About 7,000 people have cancelled regular donations to Oxfam over the past 10 days, the charity's chief executive has told MPs.
The wave of cancellations has come after allegations were published in The Times newspaper on 9 February that in 2011 Oxfam workers in Haiti had sexually exploited victims of the 2010 earthquake and that the charity had subsequently failed to pass on the full details of the misconduct to the relevant authorities.
Mark Goldring revealed the figures during a hearing in front of the International Development Select Committee in parliament this morning, at which Stephen Twigg, chair of the committee, announced that the group of MPs would be launching a full-scale inquiry into the scale of sexual exploitation in the aid sector.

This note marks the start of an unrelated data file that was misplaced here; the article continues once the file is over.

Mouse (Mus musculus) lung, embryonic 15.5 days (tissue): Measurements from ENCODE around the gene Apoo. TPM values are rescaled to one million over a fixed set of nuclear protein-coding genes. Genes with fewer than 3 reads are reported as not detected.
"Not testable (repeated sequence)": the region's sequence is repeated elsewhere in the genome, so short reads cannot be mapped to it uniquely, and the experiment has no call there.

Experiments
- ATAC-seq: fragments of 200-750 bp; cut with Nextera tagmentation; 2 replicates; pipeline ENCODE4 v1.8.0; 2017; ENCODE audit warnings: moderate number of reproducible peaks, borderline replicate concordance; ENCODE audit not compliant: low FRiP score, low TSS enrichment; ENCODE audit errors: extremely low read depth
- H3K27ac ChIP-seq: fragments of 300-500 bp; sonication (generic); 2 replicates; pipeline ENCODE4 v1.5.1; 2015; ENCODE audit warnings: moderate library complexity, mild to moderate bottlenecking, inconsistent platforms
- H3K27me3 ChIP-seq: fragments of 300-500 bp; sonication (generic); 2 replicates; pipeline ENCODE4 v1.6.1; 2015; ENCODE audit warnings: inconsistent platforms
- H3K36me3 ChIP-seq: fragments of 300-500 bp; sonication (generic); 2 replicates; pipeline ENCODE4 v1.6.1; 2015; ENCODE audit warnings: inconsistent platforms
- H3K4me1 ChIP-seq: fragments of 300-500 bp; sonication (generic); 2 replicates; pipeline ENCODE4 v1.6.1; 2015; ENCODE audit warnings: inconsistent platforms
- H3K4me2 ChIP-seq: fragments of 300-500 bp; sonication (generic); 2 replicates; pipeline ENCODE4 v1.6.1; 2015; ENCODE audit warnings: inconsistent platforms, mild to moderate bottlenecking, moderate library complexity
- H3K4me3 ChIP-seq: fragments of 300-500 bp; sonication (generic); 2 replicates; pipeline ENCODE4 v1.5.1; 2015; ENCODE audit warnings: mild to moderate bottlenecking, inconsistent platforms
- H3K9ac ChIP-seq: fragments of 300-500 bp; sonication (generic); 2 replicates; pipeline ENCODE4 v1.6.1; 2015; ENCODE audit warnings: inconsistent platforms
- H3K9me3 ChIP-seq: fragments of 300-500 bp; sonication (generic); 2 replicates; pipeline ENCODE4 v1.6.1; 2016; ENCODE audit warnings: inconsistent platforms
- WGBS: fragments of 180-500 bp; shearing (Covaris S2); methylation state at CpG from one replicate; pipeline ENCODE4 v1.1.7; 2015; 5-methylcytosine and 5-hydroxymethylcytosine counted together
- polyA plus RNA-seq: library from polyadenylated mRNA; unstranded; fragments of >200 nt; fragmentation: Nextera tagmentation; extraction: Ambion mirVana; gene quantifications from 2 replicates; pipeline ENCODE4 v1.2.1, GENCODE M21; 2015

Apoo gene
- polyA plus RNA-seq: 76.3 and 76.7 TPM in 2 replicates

"I think about 7,000 individuals have cancelled regular donations to Oxfam over the past 10 days," said Goldring.
He said corporate partners were "reserving judgements".
He said: "They want to look at what we have done, what our procedures are, how their particular relationship might have been compromised and what we’re setting in place for the future."
Goldring, who apologised repeatedly for the charity's failings, said 26 new cases of sexual misconduct had been internally reported to Oxfam GB since the story broke, and these were a mixture of ongoing and historical cases, of which 16 had taken place outside the UK.
He said he encouraged anyone with a story to come forward and Oxfam would investigate all historical cases if the Charity Commission believed it was warranted.
Twigg said the terms of reference of the inquiry would be published in the near future.